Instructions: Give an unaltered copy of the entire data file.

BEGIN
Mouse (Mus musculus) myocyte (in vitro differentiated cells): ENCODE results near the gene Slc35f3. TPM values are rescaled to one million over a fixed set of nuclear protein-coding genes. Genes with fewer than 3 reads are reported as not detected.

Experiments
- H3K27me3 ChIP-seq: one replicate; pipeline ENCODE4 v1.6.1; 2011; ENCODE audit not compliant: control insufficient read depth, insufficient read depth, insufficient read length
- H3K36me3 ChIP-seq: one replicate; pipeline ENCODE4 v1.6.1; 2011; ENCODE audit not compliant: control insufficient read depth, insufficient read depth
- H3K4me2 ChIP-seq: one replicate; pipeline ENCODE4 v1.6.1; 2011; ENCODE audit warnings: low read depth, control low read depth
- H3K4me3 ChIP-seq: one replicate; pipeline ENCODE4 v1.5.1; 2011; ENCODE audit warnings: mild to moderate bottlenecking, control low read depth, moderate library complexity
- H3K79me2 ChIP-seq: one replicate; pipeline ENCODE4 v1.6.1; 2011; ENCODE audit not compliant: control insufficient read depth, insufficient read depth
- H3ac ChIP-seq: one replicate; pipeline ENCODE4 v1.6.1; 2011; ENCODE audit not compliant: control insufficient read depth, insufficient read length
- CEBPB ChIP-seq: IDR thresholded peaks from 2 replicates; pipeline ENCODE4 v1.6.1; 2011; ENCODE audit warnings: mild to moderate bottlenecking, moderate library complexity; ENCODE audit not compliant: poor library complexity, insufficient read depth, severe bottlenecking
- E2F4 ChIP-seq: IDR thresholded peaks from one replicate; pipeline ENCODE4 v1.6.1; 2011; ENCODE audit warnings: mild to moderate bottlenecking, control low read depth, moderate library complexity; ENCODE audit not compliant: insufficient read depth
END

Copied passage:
Mouse (Mus musculus) myocyte (in vitro differentiated cells): ENCODE results near the gene Slc35f3. TPM values are rescaled to one million over a fixed set of nuclear protein-coding genes. Genes with fewer than 3 reads are reported as not detected.

Experiments
- H3K27me3 ChIP-seq: one replicate; pipeline ENCODE4 v1.6.1; 2011; ENCODE audit not compliant: control insufficient read depth, insufficient read depth, insufficient read length
- H3K36me3 ChIP-seq: one replicate; pipeline ENCODE4 v1.6.1; 2011; ENCODE audit not compliant: control insufficient read depth, insufficient read depth
- H3K4me2 ChIP-seq: one replicate; pipeline ENCODE4 v1.6.1; 2011; ENCODE audit warnings: low read depth, control low read depth
- H3K4me3 ChIP-seq: one replicate; pipeline ENCODE4 v1.5.1; 2011; ENCODE audit warnings: mild to moderate bottlenecking, control low read depth, moderate library complexity
- H3K79me2 ChIP-seq: one replicate; pipeline ENCODE4 v1.6.1; 2011; ENCODE audit not compliant: control insufficient read depth, insufficient read depth
- H3ac ChIP-seq: one replicate; pipeline ENCODE4 v1.6.1; 2011; ENCODE audit not compliant: control insufficient read depth, insufficient read length
- CEBPB ChIP-seq: IDR thresholded peaks from 2 replicates; pipeline ENCODE4 v1.6.1; 2011; ENCODE audit warnings: mild to moderate bottlenecking, moderate library complexity; ENCODE audit not compliant: poor library complexity, insufficient read depth, severe bottlenecking
- E2F4 ChIP-seq: IDR thresholded peaks from one replicate; pipeline ENCODE4 v1.6.1; 2011; ENCODE audit warnings: mild to moderate bottlenecking, control low read depth, moderate library complexity; ENCODE audit not compliant: insufficient read depth